3. Zhang Y, Buchholz F, Muyrers JP, Stewart AF: A new logic for DNA engineering using recombination in Escherichia coli. Nat Genet. 1998, 20: 123-128. 10.1038/2417.View ArticleGoogle Scholar
  4. Brenner S: The genetics of Caenorhabditis elegans. Genetics. 1974, 77: 71-94.Google Scholar
  5. Dolphin CT, Hope IA: Caenorhabditis elegans reporter fusion genes generated by seamless modification of large genomic DNA clones. Nucleic Acids Res. 2006, 34: e72-10.1093/nar/gkl352.View ArticleGoogle Scholar
  6. Sarov M, Schneider S, Pozniakovski A, Roguev A, Ernst S, Zhang Y, Hyman AA, Stewart AF: (2006) A recombineering pipeline for functional genomics applied to Caenorhabditis elegans. Nat Methods. 2006, 3: 839-844. 10.1038/nmeth933.View ArticleGoogle Scholar
  7. Zhang Y, Nash L, Fisher AL: A simplified, robust, and streamlined procedure for the production of C. elegans transgenes via recombineering. BMC Dev Biol. 2008, 8: 119-10.1186/1471-213X-8-119.View ArticleGoogle Scholar
  8. Tursun B, Cochella L, Carrera I, Hobert O: A toolkit and robust pipeline for the generation of fosmid-based reporter genes in C. elegans. PLoS ONE. 2009, 4: e4625-10.1371/journal.pone.0004625.View ArticleGoogle Scholar
  9. Wild J, Hradecna Z, Szybalski W: Conditionally amplifiable BACs: switching from single-copy to high-copy vectors and genomic clones. Genome Res. 2002, 12: 1434-1444. 10.1101/gr.130502.View ArticleGoogle Scholar
  10. Bamps S, Hope IA: Large-scale gene expression pattern analysis, in situ, in Caenorhabditis elegans. Brief Funct Genomic Proteomic. 2008, 7: 175-183. 10.1093/bfgp/eln013.View ArticleGoogle Scholar
  11. Lee EC, Yu D, Martinez de Velasco J, Tessarollo L, Swing DA, Court DL, Jenkins NA, Copeland NG: A highly efficient Escherichia coli-based chromosome engineering system adapted for recombinogenic targeting and subcloning of BAC DNA. Genomics. 2001, 73: 56-65. 10.1006/geno.2000.6451.View ArticleGoogle Scholar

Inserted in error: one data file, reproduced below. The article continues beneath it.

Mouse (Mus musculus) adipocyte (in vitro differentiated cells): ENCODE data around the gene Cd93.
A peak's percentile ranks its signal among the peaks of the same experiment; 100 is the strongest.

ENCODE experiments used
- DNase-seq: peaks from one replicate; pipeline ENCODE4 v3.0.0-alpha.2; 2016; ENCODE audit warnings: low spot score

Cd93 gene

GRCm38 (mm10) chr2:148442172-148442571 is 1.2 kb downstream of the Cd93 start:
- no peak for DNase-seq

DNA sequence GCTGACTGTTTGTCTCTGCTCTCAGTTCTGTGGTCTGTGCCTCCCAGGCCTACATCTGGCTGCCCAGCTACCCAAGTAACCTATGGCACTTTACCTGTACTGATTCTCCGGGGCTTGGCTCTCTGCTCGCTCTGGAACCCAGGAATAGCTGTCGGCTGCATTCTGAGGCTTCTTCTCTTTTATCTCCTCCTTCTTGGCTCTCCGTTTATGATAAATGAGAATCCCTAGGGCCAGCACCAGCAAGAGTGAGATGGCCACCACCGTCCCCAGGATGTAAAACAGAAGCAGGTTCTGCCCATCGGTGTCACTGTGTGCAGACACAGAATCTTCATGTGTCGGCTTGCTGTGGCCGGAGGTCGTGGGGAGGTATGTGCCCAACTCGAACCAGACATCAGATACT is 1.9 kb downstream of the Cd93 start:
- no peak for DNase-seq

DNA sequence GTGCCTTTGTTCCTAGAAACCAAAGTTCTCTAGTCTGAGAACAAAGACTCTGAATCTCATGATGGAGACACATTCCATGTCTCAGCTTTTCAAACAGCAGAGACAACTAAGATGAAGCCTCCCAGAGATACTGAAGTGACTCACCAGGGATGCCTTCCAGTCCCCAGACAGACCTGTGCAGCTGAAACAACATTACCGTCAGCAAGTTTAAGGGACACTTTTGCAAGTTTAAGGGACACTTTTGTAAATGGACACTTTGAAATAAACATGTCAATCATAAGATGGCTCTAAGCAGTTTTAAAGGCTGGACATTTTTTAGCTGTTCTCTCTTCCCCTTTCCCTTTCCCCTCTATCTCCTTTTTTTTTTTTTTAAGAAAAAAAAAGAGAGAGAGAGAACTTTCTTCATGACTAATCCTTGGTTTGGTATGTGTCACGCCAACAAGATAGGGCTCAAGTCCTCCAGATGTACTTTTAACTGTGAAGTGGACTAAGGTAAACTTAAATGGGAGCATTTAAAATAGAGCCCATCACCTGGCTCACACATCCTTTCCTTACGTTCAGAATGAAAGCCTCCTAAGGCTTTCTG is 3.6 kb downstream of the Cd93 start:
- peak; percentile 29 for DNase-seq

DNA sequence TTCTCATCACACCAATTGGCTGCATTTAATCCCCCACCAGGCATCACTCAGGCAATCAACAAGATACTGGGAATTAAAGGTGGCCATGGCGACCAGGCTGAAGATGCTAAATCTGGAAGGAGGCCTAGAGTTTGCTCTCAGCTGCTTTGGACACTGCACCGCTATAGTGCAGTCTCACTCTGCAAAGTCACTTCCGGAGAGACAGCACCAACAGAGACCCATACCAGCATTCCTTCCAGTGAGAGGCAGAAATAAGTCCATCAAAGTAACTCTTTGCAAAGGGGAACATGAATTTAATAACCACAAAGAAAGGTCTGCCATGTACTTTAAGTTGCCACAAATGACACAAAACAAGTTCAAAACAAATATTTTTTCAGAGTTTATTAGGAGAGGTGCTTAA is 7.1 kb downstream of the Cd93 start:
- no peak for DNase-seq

12. Muyrers JP, Zhang Y, Benes V, Testa G, Rientjes JM, Stewart AF: ET recombination: DNA engineering using homologous recombination in E. coli. Methods Mol Biol. 2004, 256: 107-121.Google Scholar
  13. Stavropoulos TA, Strathdee CA: Synergy between tetA and rpsL provides high-stringency positive and negative selection in bacterial artificial chromosome vectors. Genomics. 2001, 72: 99-104. 10.1006/geno.2000.6481.View ArticleGoogle Scholar
  14. Durland RH, Toukdarian A, Fang F, Helinski DR: Mutations in the trfA replication gene of the broad-host-range plasmid RK2 result in elevated plasmid copy-numbers. J Bacteriol. 1990, 172: 3859-3867.Google Scholar
  15. Von Stetina SE, Fox RM, Watkins KL, Starich TA, Shaw JE, Miller DM: UNC-4 represses CEH-12/HB9 to specify synaptic inputs to VA motor neurons in C. elegans. Genes Dev. 2007, 21: 332-346. 10.1101/gad.1502107.View ArticleGoogle Scholar
  16. Semprini S, Troup TJ, Kotelevtseva N, King K, Davis JR, Mullins LJ, Chapman KE, Dunbar DR, Mullins JJ: Cryptic loxP sites in mammalian genomes: genome-wide distribution and relevance for the efficiency of BAC/PAC recombineering techniques. Nucleic Acids Res. 2007, 35: 1402-1410. 10.1093/nar/gkl1108.View ArticleGoogle Scholar
  17. Warming S, Costantino N, Court DL, Jenkins NA, Copeland NG: Simple and highly efficient BAC recombineering using galK selection. Nucleic Acids Res. 2005, 33: e36-10.1093/nar/gni035.View ArticleGoogle Scholar
  18. Goryshin IY, Reznikoff WS: Tn5 in vitro transposition. J Biol Chem. 1998, 273: 7367-7374. 10.1074/jbc.273.13.7367.View ArticleGoogle Scholar
  19. Wang CM, Lo LC, Feng F, Gong P, Li J, Zhu ZY, Lin G, Yue GH: Construction of a BAC library and mapping BAC clones to the linkage map of Barramundi, Lates calcarifer. BMC Genomics. 2008, 9: 139-10.1186/1471-2164-9-139.View ArticleGoogle Scholar


© Westenberg et al; licensee BioMed Central Ltd. 2010

This article is published under license to BioMed Central Ltd. This is an Open Access article distributed under the terms of the Creative Commons Attribution License (, which permits unrestricted use, distribution, and reproduction in any medium, provided the original work is properly cited.